The editor caught up with the new chair of EFAC Vic/Tas Phil Meulman earlier in the year to chat about his experience of accident recovery. Here's an edited interview transcript:

Phil, tell our readers what happened to you…
Last August (2008) was an ordinary month for me as an Anglican Minister. A day with preparation and meetings in various places in the city of Knox and then a meeting at St. Paul's Cathedral. I was running late - how odd for an Anglican minister to be running late! Rushing to cross the road I stepped out and suddenly saw a motorcycle accelerating rapidly towards me.

In that split-second moment I'm not sure what I decided to do - retreat or run? Whichever it was, I slipped and fell. I tried to get up but it was too late. The bike hit me with full force in my pelvis and back. Face down on Flinders street, I thought I was winded but could get up. The reality was that I could not move an inch.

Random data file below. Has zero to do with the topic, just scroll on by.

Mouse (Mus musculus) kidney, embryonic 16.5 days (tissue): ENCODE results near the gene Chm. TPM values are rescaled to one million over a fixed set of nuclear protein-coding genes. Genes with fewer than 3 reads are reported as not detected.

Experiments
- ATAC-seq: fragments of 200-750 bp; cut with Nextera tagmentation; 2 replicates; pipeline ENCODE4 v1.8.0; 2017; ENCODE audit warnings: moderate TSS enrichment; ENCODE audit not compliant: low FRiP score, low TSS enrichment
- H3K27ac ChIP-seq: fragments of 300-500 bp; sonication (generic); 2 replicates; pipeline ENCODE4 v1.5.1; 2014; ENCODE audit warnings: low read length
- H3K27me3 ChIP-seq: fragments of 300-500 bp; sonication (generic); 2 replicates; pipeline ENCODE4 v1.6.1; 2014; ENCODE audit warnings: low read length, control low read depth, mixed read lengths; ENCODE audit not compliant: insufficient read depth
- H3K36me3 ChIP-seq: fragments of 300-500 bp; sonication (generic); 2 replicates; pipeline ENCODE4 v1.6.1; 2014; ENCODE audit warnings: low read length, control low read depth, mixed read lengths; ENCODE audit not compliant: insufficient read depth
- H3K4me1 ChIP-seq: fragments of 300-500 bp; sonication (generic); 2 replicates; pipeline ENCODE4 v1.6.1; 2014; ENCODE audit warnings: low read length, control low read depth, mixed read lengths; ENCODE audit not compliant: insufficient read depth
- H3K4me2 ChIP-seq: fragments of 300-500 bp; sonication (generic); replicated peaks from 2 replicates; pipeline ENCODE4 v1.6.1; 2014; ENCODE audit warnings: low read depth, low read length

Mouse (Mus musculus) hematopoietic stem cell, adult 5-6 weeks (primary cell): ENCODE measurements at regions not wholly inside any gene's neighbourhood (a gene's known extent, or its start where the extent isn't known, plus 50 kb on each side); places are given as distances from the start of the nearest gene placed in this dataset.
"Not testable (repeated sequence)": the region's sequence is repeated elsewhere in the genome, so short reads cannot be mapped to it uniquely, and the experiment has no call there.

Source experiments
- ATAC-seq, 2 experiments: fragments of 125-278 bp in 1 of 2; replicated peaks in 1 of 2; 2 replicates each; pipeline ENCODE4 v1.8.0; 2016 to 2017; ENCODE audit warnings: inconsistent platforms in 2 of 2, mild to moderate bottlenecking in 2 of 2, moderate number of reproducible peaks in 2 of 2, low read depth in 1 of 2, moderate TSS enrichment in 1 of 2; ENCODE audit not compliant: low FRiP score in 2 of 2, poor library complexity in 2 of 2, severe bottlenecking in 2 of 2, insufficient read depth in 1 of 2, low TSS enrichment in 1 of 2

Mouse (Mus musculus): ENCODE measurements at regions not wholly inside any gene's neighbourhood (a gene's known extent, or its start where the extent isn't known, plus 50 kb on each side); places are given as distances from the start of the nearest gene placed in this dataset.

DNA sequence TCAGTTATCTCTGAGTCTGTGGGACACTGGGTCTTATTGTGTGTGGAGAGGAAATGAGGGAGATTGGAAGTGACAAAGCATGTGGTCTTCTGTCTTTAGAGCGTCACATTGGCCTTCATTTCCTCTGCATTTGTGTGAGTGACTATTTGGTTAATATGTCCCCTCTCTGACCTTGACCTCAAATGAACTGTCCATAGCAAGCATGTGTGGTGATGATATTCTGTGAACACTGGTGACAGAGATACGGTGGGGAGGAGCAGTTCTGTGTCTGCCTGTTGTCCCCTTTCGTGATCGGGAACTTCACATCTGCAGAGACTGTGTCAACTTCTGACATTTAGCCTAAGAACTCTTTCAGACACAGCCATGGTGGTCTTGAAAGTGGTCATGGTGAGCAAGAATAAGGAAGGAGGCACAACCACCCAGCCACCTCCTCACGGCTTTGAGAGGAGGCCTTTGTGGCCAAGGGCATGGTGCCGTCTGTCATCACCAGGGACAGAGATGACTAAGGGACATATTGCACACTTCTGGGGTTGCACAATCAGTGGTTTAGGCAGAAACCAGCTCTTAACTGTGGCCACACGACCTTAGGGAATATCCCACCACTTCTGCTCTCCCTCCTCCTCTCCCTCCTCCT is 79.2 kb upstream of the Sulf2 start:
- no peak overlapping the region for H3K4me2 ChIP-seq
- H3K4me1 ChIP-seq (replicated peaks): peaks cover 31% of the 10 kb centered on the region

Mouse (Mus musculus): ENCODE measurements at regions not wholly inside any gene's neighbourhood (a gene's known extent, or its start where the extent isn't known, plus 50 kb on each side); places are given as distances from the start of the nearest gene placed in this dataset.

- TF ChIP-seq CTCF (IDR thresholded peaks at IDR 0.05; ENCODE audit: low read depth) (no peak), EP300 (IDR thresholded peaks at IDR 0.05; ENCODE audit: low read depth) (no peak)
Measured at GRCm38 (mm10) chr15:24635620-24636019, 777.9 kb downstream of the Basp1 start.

Leviti­cus used to be the first book that Jewish chil­dren stud­ied in the syna­gogue. In the mod­ern Church it tends to be the last part of the Bible any­one looks at seri­ously. … “You shall love your neigh­bor as your­self” (Lev. 19:18) is the only memo­ra­ble maxim in what is to many an other­wise dull book. In prac­tice then, though not of course in the­ory, Leviti­cus is treated as though it does not really belong to the canon of sacred Scrip­ture.
So opens the land­mark com­men­tary by Gordon Wen­ham. My quest is to get books like Leviti­cus back on the agenda. This article is an oppor­tu­nity for me to offer you a quick refresher of its con­tents and rele­vance. And the pend­ing sea­son of Lent is one of many good oppor­tu­ni­ties when you might do the same for believ­ers around you, espe­cially in min­is­try con­texts which seek a formal, dis­tinc­tive series for the sea­son.
What follows is purely to stir up your theo­logi­cal enthu­si­asm and to set your crea­tive juices flowing. The sug­ges­tions will work well as a ser­mon series, but could easily be adapted for per­sonal devo­tions or group Bible studies or youth reflec­tions. (I'm yet to trial it as a chil­dren's pro­gram!)